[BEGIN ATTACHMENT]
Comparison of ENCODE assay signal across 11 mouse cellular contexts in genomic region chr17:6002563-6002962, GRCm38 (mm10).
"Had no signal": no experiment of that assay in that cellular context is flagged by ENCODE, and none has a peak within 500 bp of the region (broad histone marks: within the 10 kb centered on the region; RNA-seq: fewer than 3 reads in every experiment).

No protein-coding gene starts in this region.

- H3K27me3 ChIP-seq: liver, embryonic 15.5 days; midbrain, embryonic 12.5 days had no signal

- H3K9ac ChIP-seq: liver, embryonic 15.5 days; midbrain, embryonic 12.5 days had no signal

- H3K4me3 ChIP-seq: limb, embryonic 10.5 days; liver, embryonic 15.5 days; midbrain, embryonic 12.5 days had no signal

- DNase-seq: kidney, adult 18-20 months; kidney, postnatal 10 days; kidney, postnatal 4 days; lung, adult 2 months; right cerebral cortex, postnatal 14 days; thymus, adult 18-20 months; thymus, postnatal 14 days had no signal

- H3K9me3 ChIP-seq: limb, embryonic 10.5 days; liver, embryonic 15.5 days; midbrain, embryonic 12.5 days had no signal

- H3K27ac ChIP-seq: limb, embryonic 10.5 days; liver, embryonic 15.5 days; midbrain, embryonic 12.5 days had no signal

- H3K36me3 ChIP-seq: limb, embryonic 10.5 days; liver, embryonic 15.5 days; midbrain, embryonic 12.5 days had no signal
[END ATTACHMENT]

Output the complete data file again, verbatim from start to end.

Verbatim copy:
Comparison of ENCODE assay signal across 11 mouse cellular contexts in genomic region chr17:6002563-6002962, GRCm38 (mm10).
"Had no signal": no experiment of that assay in that cellular context is flagged by ENCODE, and none has a peak within 500 bp of the region (broad histone marks: within the 10 kb centered on the region; RNA-seq: fewer than 3 reads in every experiment).

No protein-coding gene starts in this region.

- H3K27me3 ChIP-seq: liver, embryonic 15.5 days; midbrain, embryonic 12.5 days had no signal

- H3K9ac ChIP-seq: liver, embryonic 15.5 days; midbrain, embryonic 12.5 days had no signal

- H3K4me3 ChIP-seq: limb, embryonic 10.5 days; liver, embryonic 15.5 days; midbrain, embryonic 12.5 days had no signal

- DNase-seq: kidney, adult 18-20 months; kidney, postnatal 10 days; kidney, postnatal 4 days; lung, adult 2 months; right cerebral cortex, postnatal 14 days; thymus, adult 18-20 months; thymus, postnatal 14 days had no signal

- H3K9me3 ChIP-seq: limb, embryonic 10.5 days; liver, embryonic 15.5 days; midbrain, embryonic 12.5 days had no signal

- H3K27ac ChIP-seq: limb, embryonic 10.5 days; liver, embryonic 15.5 days; midbrain, embryonic 12.5 days had no signal

- H3K36me3 ChIP-seq: limb, embryonic 10.5 days; liver, embryonic 15.5 days; midbrain, embryonic 12.5 days had no signal